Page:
On the same page
The problem with economic development is that it’s not an exact science, said Kennesaw State University economist Roger Tutterow. South metro recovered more slowly than the north side after the 2008 recession and while it has made progress, it still hasn’t got its footing, he said.
“The nature of all development is the reality of uncertainty,” he said. “If there was perfect certainty that you would be able to find the right development style and the economy would hold up, everybody would do it.”
While south metro Atlanta communities share some of the same economic development frustrations, the counties do differ economically. Fayette, for instance, is one of metro Atlanta’s wealthiest communities with an average annual household income of almost $82,000 while Clayton’s is the area’s least wealthy with an annual income of about $42,470, according to a 2016 snapshot by the U.S. Census. Fulton and Henry fall in between at average annual incomes of $58,800 and $62,500 respectively.
Access to a higher disposable income is why Fayette has a few more amenities than its neighbors, including trendy grocery stores such as Sprouts and Fresh Market. Pinewood Forest, a more than 200-acre mixed-used project under construction across the street from the studio, will include the chef-driven restaurant Braise and a planned boutique hotel.
Clayton, on the other had, has had a mixed record. Food service equipment manufacturer LTI in March broke ground on a 175,000-square-foot expansion in Jonesboro, a win for the small Clayton community. But some leaders think the county — which has made a pitch to become home to Amazon’s second headquarters — could be farther along if it had a director for its development authority, a position that has been empty for almost a year.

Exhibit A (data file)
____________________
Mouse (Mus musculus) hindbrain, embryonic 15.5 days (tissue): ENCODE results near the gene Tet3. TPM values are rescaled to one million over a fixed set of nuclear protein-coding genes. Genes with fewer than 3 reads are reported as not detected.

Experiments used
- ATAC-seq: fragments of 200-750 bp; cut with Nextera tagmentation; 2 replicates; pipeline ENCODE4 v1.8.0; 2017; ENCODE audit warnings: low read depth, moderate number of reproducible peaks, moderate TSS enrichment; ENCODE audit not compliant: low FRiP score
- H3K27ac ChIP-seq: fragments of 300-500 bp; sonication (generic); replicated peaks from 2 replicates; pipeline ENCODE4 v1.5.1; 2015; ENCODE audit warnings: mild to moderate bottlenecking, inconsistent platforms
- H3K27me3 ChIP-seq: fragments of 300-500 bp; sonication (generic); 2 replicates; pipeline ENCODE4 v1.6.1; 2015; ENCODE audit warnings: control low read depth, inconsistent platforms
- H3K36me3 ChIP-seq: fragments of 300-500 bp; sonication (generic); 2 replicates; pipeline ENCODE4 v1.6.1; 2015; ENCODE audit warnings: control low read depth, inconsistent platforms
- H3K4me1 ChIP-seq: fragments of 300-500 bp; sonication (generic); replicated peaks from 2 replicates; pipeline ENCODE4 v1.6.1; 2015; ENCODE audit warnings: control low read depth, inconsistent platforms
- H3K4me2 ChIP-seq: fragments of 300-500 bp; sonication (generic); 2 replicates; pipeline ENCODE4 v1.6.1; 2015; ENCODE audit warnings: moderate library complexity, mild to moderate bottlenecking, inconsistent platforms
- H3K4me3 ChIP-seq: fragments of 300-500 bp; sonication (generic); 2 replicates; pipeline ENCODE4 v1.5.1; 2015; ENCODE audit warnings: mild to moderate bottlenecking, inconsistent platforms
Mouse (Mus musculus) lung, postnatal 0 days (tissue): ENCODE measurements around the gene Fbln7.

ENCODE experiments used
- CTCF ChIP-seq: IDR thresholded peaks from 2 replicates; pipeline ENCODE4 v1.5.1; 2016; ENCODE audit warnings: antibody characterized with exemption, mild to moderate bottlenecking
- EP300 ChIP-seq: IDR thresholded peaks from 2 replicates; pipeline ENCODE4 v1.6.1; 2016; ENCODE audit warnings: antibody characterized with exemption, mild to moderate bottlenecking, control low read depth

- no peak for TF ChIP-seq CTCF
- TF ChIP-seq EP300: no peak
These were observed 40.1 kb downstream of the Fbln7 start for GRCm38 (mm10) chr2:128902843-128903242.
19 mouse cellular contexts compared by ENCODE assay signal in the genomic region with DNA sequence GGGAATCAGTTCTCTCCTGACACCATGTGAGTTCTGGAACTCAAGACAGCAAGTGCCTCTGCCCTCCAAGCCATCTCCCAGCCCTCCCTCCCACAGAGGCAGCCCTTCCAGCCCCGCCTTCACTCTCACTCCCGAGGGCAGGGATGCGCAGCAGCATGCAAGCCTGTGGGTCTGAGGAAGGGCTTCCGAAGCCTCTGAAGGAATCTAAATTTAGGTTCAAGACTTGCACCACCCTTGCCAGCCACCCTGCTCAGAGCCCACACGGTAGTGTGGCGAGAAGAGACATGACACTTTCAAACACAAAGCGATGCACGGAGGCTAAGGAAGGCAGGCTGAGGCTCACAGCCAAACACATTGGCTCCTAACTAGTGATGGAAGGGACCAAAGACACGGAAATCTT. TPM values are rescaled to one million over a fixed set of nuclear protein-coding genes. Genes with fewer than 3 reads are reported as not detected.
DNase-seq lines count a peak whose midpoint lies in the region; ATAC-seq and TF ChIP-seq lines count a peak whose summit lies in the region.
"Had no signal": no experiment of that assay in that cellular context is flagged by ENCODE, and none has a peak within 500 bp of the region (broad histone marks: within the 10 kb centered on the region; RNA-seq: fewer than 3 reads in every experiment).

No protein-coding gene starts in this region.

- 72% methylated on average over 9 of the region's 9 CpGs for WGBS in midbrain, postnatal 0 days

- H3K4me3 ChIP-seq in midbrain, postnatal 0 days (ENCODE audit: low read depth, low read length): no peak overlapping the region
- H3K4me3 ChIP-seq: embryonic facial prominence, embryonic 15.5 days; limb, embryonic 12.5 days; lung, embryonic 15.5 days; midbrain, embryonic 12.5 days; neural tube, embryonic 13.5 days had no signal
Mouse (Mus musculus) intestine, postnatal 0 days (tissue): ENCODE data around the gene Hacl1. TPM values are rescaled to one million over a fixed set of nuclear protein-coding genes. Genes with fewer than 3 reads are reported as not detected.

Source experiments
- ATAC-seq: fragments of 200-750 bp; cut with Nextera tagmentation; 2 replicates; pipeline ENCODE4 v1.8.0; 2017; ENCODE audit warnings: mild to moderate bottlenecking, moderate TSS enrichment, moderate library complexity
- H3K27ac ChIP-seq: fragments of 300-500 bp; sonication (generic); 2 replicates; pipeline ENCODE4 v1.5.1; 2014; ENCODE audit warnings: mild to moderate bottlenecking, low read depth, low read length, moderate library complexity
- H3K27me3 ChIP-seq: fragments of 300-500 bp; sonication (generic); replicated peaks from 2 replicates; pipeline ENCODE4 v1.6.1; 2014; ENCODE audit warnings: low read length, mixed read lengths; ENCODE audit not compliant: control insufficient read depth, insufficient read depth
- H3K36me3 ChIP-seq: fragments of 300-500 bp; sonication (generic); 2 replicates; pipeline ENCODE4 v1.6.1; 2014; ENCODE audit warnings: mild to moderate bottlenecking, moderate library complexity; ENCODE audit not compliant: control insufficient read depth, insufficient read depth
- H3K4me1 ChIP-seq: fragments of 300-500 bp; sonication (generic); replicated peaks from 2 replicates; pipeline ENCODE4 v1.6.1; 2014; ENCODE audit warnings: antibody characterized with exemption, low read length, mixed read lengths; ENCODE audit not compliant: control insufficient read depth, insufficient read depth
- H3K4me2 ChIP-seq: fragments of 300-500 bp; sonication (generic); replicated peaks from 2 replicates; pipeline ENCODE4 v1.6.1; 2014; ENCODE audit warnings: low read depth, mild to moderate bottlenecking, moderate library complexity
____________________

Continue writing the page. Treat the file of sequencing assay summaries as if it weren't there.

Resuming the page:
Despite the area’s challenges, Aerotropolis’ James thinks that all things are possible for the southside if it has a spark. He hopes that will be the recently announced “Airport City” project, a 320 acre mixed-used development near Hartsfield that will consist of offices, hotels, housing and retail and restaurants. While all the details have not been released, the project, if done right, can be a catalyst for bigger and better projects down the road.
“Once you get one off the ground and its successful then it becomes less of a risk and the question becomes, “Are you ready to get in the game now?” he said.